“Where the contest is between those who are socially or economically unequal, the judicial process may prove disastrous from the point of view of social justice, if the Judge adopts a merely passive or negative role and does not adopt a positive and creative approach. The judiciary cannot remain a mere bystander or spectator but it must become an active participant in the judicial process ready to use law in the service of social justice through a pro-active goal oriented approach. . . .”
The above was observed by the Supreme Court in the S.P Gupta versus Union of India case (also referred to as the Judges Transfer Case) when dealing with the question of locus standi of the petitioners. Although the notion of judicial activism remains contentious, not in the least due to its somewhat arbitrary nature, its fundamental premise of giving a voice to the voiceless has proven successful over the years. However, some legal scholars believe the ideals that judicial activism stand for are eroding with the discretionary nature of locus standi.
Judicial activism, as an idea has been present longer than the term. During the nineteenth century, a strong criticism of constitutional judicial legislation started to arise after the Court’s preference of business interests over social legislation was observed. The Lochner era (which began after the Lochner v New York case) is representative of striking down laws that infringed on economic liberty, widely described as a “judicially activist yet politically conservative role”. The term however, was coined in 1947 in an article in Fortune Magazine. Over the years, due to its largely arbitrary nature, judicial activism has been prevalent in some democratic setups (such as India) while some nations have been slow in adopting it.
In India, the basis of judicial activism in the Constitution of India is provided under Article 31 which gives the right to every citizen to move judicial courts in the event that any of their fundamental rights are violated. An initially contested legal phenomenon formed the base for practices of judicial activism, i.e. the principle of locus standi. A Latin phrase meaning “place to stand”, locus standi refers to whether or not someone has the right to be heard in court. Technically, a person has locus standi in a given situation if it is possible to demonstrate that the issue at hand is causing harm and that an action undertaken by the court could redress that harm. If these conditions cannot be satisfied, the court may determine that an issue has no locus standi, and it will not review it.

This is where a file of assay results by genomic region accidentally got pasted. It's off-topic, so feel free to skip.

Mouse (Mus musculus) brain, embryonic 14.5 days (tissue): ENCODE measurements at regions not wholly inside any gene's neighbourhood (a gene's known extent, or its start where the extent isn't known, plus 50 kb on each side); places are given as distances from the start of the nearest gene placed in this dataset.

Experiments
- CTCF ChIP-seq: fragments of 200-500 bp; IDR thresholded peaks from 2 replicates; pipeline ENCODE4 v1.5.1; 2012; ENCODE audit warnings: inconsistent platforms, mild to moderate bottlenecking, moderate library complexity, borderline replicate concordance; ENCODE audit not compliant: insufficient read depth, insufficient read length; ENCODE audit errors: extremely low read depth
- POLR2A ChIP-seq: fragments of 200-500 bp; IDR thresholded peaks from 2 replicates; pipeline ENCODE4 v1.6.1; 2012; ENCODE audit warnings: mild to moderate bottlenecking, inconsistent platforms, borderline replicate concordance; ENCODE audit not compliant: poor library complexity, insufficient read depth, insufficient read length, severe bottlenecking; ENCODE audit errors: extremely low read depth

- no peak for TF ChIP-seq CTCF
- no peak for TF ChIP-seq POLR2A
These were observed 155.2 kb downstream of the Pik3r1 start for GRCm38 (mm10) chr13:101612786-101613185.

In India however, the notion of locus standi has been broadened to make the principle of ‘who has the legal standing’ more inclusive. Through the use of Public Interest Litigations (PILs), judicial activism has come to represent a panacea for those who require judicial redresssal but neither have the knowledge nor the means to approach for the same. In 1982, the Supreme Court conceded that unusual measures were required to enable people the full realization of not just their civil and political rights, but the enjoyment of economic, social, and cultural rights. In its decision in the PUDR (People’s Union for Democratic Rights) vs. Union of India case, the Supreme Court recognized the notion that a third party could directly petition the Court, through either a letter or other means, and seek redressal or the court’s internvention in a manner where another party’s fundamental rights are being violated.
In the 1981 S.P. Gupta v. Union of India case, Justice P.N Bhagwati stated the following, articulating a PIL “Where a legal wrong or a legal injury is caused to a person or to a determinate class of persons by reason of violation of any constitutional or legal right or any burden is imposed in contravention of any constitutional or legal provision or without authority of law or any such legal wrong or legal injury or illegal burden is threatened and such person or determinate class of persons by reasons of poverty, helplessness or disability or socially or economically disadvantaged position unable to approach the court for relief, any member of public can maintain an application for an appropriate direction, order or writ in the High Court under Article 226 and in case any breach of fundamental rights of such persons or determinate class of persons, in this court under Article 32 seeking judicial redress for the legal wrong or legal injury caused to such person or determinate class of persons.”
The rule of locus standi has therefore been greatly relaxed to make the judicial system much more inclusive. The courts, on several occasions, have also decided to take a case suo motu on the basis of news reports, personal letters etc.
However, over the past decade, the aspect of redressal for social action and maintaining civil and political rights has eroded. The conditions and parameters of PIL need to be strictly formulated by the Supreme Court as it may be rendered ineffective by arbitrary and indiscriminate use.
About the Author
Anushka Kaushik is currently pursuing Journalism from Lady Shri Ram College for Women, Delhi University and strongly believes in the power of the media to influence change in matter of public policy. She is of the opinion however that consuming media content is as important as having media awareness. Her interest and professional goal lies in the study of international relations and eventually reporting in such matters for print media. She is currently pursuing her internship with Alexis Centre for Public Policy and International Relations.